Best of luck Joe

Written by Bob on September 30th, 2009

YUCAIPA, CA – First, the newspaper headline caught my eye: “Inland poverty on the rise.” Then the plight of the 20-year-old in the story brought tears to my eyes.

Let’s call him, “Joe.”

Able bodied and willing to work, Joe is one of 35.1 million Americans nationwide receiving food stamps. Not that he wants to. But Joe has been homeless for two weeks, sleeping behind a store at night in Moreno Valley. To avoid going hungry, Joe applied for food stamps.

Joe, as with many others in the building trades in Southern California, lost his $15 an hour construction job in March 2008. Since then, he’s been able to subsist by finding enough part time work to avoid government assistance.

But even those types of jobs have dried up.

Joe was quoted as saying:

“It’s kind of embarrassing to ask the government for help when I know I’m very capable of working.”

What piqued my interest about Joe is that he said he wants to join the Marine Corps. Even though he knows he could very well be sent to Iraq or Afghanistan, he said that beats going homeless and jobless.

To Joe, I say, “consider signing up.”

Joe reminds me of myself when I was 18. Just out of high school, I was working a dead end job in the summer of 1967 running a portable feed mill in southeastern Minnesota. I went from farm to farm shoveling corn, oats, and wheat into the feed mill that ground the mixture into feed for cattle and hogs.

It was hard work for little pay. I scarcely got by.

Coupled with the fact that my grades in high school were barely acceptable to receive a diploma, made me ripe for military service. A smooth-talking Marine Corps recruiter soon had me signing up for a four-year hitch from 1967 to 1971.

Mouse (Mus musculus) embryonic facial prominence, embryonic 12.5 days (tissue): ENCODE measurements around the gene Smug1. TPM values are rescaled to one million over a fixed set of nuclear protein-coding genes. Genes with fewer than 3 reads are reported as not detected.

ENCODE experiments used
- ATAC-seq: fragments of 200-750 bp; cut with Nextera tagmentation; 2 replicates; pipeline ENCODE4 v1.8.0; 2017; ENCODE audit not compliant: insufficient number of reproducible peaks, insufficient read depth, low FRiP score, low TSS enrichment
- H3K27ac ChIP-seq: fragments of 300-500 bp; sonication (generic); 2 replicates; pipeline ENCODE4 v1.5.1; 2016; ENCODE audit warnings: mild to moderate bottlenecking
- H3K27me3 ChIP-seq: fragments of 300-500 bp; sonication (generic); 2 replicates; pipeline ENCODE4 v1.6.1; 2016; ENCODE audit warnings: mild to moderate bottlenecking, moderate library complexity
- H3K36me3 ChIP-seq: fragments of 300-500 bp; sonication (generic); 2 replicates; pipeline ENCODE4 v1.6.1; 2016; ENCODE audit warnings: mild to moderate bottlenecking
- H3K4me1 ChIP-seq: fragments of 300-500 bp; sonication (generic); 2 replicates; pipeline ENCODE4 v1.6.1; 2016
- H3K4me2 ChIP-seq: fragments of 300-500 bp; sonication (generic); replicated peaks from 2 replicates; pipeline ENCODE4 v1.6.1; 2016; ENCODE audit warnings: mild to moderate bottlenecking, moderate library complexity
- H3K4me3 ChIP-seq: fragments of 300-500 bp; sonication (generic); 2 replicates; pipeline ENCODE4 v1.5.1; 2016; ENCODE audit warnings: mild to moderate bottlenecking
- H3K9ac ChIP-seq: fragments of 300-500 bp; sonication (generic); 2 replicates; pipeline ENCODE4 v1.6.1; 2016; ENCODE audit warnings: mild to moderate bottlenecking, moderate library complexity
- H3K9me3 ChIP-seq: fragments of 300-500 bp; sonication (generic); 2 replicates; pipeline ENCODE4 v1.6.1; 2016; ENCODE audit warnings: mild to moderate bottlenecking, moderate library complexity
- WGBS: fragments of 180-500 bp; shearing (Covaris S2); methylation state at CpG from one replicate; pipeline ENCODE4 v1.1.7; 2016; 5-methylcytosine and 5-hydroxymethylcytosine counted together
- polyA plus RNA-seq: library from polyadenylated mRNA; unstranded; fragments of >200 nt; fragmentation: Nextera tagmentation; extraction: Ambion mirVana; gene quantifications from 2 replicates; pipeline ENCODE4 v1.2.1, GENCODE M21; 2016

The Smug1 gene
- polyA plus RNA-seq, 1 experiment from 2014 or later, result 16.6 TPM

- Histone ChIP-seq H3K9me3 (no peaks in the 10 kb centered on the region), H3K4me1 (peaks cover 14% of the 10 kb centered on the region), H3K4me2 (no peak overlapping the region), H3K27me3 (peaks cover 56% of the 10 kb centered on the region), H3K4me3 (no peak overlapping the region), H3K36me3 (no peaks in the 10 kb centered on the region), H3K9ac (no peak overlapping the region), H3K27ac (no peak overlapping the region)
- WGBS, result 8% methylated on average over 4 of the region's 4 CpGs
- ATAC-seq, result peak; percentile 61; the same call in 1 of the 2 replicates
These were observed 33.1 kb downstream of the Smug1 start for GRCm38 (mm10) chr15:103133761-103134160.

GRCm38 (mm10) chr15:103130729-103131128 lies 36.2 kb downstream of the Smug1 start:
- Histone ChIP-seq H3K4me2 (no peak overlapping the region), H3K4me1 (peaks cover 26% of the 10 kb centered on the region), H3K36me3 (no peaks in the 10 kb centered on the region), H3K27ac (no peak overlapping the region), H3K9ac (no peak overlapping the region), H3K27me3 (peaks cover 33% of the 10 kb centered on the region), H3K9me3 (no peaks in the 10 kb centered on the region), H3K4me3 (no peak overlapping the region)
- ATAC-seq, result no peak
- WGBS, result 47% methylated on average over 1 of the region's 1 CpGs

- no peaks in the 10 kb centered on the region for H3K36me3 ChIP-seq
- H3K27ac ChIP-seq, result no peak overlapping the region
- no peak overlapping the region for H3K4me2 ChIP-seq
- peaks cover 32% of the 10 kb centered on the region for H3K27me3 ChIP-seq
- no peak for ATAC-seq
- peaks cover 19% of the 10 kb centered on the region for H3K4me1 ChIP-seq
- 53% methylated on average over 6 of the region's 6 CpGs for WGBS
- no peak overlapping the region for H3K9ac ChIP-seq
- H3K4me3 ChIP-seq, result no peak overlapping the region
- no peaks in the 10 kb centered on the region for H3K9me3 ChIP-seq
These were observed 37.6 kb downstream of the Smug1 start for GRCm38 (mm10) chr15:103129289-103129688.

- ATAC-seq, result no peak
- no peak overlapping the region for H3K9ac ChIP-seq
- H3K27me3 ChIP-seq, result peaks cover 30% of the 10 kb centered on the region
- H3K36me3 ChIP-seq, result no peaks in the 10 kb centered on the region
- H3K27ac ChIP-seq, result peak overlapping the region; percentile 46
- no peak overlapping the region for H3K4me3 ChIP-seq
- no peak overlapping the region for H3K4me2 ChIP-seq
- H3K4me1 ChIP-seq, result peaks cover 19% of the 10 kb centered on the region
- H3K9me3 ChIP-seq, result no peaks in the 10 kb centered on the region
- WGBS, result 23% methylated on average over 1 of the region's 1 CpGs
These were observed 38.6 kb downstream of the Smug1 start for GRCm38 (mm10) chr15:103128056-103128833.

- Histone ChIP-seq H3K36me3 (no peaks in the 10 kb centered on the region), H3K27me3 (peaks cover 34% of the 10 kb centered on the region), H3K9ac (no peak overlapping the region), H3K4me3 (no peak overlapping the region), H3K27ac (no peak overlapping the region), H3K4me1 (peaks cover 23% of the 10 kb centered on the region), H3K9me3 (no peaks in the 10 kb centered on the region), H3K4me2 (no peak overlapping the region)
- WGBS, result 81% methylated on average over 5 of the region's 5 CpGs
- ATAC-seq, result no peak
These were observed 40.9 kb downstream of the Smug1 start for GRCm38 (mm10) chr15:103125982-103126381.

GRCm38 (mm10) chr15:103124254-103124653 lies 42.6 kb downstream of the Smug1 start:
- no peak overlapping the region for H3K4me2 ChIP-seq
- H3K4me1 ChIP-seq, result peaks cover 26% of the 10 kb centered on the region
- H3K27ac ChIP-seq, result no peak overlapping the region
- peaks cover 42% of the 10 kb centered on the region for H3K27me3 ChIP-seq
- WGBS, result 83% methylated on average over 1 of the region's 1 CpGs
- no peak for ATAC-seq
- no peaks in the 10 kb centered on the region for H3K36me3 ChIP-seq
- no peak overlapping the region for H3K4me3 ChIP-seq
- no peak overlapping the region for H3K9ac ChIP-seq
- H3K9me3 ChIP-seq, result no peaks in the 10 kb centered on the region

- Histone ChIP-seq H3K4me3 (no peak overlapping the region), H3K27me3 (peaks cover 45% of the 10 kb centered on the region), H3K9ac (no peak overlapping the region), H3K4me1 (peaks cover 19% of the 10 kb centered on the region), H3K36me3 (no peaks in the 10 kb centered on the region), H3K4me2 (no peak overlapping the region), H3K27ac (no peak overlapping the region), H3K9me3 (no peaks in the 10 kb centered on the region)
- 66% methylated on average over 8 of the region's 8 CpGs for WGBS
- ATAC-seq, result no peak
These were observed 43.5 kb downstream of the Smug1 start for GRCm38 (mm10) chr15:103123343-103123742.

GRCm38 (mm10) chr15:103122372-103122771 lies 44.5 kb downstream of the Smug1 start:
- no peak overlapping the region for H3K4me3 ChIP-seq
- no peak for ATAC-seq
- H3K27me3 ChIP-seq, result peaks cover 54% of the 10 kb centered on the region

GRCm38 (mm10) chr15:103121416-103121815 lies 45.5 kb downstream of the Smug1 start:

Do I regret giving Uncle Sam four years of my life? No. And the older I get, the more grateful I am for those four years.

Joe, if you’re reading this, here’s what I got in return for those four years: I’ve traveled throughout much of the U.S. because of the Marine Corps. I was stationed in Japan for a year. I bought my first house through the G.I. bill. I graduated from college with a Bachelor of Science degree in teaching paid for through G.I. education bill.

I was able to meet people from all cultures and walks of life. And I receive excellent health care (basically free) through the Veterans Administration.

All because I signed up for a four-year hitch. And it all came about because I found myself in a dead end situation and decided to give military service a go.

So to all you young “Joe’s” out there facing this tough economy with little job opportunity, it may be worth your time to talk with a military recruiter.

Although I have no regrets enlisting in the Marine Corps, talk with recruiters from all the branches – Navy, Air Force, Coast Guard, and Army – and then decide which branch is best for you.

Best of luck to you, Joe.

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